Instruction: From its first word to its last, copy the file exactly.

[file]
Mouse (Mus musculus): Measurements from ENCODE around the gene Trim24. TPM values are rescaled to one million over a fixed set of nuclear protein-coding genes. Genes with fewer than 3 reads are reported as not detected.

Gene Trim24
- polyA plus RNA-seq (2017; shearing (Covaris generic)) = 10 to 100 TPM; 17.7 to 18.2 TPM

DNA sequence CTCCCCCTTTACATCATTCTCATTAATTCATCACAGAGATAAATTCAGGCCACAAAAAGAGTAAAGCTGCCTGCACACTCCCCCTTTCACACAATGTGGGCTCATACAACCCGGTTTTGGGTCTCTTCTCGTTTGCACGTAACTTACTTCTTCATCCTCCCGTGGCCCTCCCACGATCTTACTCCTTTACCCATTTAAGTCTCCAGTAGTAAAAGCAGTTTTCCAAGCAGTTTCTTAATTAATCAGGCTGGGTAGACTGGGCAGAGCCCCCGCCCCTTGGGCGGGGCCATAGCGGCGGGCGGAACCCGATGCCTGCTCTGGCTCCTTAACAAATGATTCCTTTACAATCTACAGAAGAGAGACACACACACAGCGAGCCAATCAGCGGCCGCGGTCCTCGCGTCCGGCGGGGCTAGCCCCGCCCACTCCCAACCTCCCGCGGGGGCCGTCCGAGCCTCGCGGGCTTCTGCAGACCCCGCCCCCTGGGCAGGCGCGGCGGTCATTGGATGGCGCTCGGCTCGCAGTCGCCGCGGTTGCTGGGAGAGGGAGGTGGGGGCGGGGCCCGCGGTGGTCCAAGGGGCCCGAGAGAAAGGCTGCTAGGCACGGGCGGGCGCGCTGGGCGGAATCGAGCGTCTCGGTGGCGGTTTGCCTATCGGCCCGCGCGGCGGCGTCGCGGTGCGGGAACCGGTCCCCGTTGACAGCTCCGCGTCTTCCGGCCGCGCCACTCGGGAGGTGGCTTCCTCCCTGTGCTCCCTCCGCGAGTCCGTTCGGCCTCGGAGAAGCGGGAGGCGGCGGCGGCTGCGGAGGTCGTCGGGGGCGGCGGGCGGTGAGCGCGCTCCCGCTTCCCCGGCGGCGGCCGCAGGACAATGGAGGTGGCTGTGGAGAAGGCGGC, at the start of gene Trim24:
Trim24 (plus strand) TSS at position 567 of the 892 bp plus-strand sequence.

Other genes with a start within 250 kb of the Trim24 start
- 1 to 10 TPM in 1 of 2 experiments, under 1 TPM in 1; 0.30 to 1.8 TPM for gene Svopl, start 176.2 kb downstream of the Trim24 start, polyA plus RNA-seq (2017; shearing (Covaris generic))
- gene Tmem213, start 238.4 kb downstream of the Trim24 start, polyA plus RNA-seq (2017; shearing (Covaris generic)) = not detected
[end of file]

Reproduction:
Mouse (Mus musculus): Measurements from ENCODE around the gene Trim24. TPM values are rescaled to one million over a fixed set of nuclear protein-coding genes. Genes with fewer than 3 reads are reported as not detected.

Gene Trim24
- polyA plus RNA-seq (2017; shearing (Covaris generic)) = 10 to 100 TPM; 17.7 to 18.2 TPM

DNA sequence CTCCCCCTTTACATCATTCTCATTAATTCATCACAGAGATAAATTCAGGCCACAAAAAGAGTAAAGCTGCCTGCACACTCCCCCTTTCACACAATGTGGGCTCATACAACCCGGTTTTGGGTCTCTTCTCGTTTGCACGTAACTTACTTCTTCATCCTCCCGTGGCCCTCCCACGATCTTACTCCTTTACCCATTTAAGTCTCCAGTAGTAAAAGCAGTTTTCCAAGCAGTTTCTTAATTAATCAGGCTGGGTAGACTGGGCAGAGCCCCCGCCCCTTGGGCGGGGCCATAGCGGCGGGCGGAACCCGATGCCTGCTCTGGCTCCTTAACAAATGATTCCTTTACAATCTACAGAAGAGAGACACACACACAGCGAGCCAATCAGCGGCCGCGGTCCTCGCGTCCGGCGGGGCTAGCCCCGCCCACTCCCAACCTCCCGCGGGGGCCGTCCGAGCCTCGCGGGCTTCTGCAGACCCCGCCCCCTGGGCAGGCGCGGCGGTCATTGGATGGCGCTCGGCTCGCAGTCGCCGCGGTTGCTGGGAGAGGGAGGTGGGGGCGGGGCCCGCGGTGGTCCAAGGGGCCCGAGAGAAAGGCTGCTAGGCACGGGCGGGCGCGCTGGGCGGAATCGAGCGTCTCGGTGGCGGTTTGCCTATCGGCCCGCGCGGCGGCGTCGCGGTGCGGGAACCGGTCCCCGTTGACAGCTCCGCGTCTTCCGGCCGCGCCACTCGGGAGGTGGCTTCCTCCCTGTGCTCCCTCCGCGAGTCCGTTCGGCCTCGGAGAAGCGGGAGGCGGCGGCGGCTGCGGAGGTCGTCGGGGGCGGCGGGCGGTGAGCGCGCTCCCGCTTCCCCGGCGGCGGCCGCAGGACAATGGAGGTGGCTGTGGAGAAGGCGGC, at the start of gene Trim24:
Trim24 (plus strand) TSS at position 567 of the 892 bp plus-strand sequence.

Other genes with a start within 250 kb of the Trim24 start
- 1 to 10 TPM in 1 of 2 experiments, under 1 TPM in 1; 0.30 to 1.8 TPM for gene Svopl, start 176.2 kb downstream of the Trim24 start, polyA plus RNA-seq (2017; shearing (Covaris generic))
- gene Tmem213, start 238.4 kb downstream of the Trim24 start, polyA plus RNA-seq (2017; shearing (Covaris generic)) = not detected